This year the International Journal of Music Business Research (IJMBR) celebrates its 10th anniversary. The volumes of the past 10 years encompass articles covering a wide range of topics. The April 2022 issue reflects the journal's thematic diversity by combining an interesting mix of three very different articles.
The first article ‘The Impact of Article 17’ by the Danish scholar Frederik Juul Jensen investigates how the adoption of article 17 in the EU's new Directive on Copyright in the Digital Single Market will affect innovation in the music industry of the EU member states. The author concludes that the new regulations will increase the rightsholders’ negotiation power with the tech platforms. Nevertheless Google & Co. will remain strong and influential market participants. If the rightsholders do not use their stronger position as a springboard for innovation, they risk again to fall behind the technological development with all the negative consequences involved.
In the second article, Boyang An of the Gould Academy in Bethel, Maine, USA analyses the recent history of the digital music market in China to a tight oligopoly dominated by two large conglomerates: Tencent Music Entertainment (TME) and NetEase Cloud Music. The market leader TME alone owns 90% of the music copyrights in China. The author highlights the role of China's copyright legislation in this process of market concentration and suggests deregulation measures to increase market competition again.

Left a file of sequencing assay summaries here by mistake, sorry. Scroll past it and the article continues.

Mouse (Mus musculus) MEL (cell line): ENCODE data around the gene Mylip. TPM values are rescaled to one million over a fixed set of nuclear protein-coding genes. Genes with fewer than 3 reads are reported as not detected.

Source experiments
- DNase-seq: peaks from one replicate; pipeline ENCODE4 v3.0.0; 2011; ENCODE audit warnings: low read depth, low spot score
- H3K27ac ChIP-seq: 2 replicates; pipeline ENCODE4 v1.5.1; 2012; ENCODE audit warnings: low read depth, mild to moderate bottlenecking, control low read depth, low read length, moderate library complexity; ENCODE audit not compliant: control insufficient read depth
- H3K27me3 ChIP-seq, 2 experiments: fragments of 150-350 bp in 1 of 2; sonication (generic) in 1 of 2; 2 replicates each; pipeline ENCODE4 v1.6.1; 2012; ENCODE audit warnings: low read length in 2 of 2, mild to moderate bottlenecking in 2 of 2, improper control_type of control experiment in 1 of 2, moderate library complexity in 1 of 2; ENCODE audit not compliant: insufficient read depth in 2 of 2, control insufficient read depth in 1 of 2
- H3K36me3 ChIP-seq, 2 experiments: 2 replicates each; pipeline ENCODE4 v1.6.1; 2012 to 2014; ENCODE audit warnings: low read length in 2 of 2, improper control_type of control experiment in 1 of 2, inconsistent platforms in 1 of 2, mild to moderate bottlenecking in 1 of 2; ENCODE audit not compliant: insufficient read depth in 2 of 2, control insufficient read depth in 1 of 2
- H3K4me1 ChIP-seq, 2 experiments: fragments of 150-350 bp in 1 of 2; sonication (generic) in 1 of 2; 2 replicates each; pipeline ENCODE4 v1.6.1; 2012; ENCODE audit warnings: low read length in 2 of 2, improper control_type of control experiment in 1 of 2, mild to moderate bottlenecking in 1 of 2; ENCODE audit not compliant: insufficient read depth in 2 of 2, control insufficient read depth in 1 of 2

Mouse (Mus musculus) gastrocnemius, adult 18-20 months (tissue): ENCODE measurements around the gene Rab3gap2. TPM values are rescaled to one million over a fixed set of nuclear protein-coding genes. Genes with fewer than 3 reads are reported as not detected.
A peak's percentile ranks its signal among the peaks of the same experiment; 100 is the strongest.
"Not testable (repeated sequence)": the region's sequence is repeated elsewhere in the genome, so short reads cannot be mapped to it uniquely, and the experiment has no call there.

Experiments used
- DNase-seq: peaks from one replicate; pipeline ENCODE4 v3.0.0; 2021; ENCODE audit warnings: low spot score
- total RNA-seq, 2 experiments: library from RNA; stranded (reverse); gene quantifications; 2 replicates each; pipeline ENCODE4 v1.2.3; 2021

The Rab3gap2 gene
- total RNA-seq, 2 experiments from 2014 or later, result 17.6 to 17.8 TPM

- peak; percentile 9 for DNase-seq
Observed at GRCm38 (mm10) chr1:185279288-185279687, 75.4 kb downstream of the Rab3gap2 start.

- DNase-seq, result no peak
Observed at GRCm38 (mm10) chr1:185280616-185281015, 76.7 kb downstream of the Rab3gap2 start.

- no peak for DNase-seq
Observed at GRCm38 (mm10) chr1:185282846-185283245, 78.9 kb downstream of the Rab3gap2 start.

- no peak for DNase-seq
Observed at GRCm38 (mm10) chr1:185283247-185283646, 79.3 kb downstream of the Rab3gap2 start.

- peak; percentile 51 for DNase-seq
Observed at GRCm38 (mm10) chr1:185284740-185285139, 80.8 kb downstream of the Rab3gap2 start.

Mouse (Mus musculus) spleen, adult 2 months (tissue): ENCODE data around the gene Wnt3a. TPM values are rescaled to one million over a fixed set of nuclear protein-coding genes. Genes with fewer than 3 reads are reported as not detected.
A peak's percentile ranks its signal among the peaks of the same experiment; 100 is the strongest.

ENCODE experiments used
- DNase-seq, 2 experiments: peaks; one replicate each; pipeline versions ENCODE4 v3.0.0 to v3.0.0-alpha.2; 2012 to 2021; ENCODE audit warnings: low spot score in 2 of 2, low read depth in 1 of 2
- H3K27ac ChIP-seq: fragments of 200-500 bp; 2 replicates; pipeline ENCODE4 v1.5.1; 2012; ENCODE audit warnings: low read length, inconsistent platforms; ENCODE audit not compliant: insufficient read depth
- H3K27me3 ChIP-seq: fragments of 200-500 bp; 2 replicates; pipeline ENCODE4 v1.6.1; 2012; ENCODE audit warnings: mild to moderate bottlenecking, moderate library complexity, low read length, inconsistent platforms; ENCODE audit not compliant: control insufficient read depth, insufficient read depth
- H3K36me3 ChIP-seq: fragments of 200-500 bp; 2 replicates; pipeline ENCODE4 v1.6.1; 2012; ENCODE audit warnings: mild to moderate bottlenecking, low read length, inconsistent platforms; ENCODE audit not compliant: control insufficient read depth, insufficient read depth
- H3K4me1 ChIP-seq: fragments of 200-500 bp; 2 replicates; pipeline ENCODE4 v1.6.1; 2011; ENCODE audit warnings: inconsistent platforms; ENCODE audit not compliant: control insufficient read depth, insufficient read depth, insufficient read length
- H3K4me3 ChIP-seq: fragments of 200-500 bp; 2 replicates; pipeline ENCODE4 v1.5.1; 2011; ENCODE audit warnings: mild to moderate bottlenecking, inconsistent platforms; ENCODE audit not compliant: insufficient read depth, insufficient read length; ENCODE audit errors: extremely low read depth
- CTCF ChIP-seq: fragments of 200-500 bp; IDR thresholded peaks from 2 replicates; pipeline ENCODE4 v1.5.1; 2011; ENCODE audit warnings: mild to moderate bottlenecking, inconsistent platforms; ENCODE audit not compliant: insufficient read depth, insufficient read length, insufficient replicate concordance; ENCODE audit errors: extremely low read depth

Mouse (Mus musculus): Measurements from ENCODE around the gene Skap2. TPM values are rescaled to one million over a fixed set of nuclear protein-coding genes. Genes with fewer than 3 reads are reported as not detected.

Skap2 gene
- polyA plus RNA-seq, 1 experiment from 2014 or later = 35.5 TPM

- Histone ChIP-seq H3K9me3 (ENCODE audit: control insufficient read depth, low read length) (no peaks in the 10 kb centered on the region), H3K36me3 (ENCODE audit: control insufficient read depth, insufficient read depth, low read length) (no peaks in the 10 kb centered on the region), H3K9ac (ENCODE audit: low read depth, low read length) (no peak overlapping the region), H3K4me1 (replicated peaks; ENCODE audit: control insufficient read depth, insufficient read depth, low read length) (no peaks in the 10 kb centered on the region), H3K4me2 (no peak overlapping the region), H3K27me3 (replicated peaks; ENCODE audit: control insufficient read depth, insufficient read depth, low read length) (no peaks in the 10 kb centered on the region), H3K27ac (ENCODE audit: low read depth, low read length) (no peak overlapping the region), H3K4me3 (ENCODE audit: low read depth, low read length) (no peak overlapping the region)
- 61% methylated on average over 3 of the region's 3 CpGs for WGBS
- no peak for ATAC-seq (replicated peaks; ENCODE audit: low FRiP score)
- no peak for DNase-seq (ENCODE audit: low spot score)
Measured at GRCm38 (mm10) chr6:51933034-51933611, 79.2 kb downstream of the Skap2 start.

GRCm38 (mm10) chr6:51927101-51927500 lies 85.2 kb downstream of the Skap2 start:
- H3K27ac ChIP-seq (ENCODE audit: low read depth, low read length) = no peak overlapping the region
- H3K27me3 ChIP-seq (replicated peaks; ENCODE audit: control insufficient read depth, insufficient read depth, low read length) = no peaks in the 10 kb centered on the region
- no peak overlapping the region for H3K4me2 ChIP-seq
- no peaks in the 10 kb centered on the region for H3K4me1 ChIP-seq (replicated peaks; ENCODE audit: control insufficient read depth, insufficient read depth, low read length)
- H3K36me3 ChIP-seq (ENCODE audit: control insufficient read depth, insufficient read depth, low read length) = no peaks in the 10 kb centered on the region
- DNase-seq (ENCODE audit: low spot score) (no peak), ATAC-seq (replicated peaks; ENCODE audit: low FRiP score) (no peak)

The third article – ‘Stream of Conscience? Live Music Streaming: Utility, Capital and Control’ – by Arthur Ehlinger and John Markey of the University of Glasgow, UK highlights the emerging market for live music streaming, which has been fostered by the still prevailing COVID-19 pandemic. By charting the history of live music streaming, the authors highlight the process of market concentration of a still infant music market, which is dominated by a few large broadcasters. Therefore, Ehlinger & Markey interviewed market insiders, revealing opaque business practices which further cement the market dominance of a handful of companies.
The April 2022 issue concludes with a book review by Carsten Winter on Guy Morrow's ‘Designing the Music Business. Design Culture, Music Video and Virtual Reality’, which was published as volume 4 in Springer's Music Business Research series.
The IJMBR is aimed at all academics around the world, from students to professors, from all disciplines and with an interest in music business research. Interdisciplinary papers will be especially welcome if they address economic and business-related topics in the field of music. We look forward to receiving as many interesting papers as possible. Please submit your articles at the journal's webpage: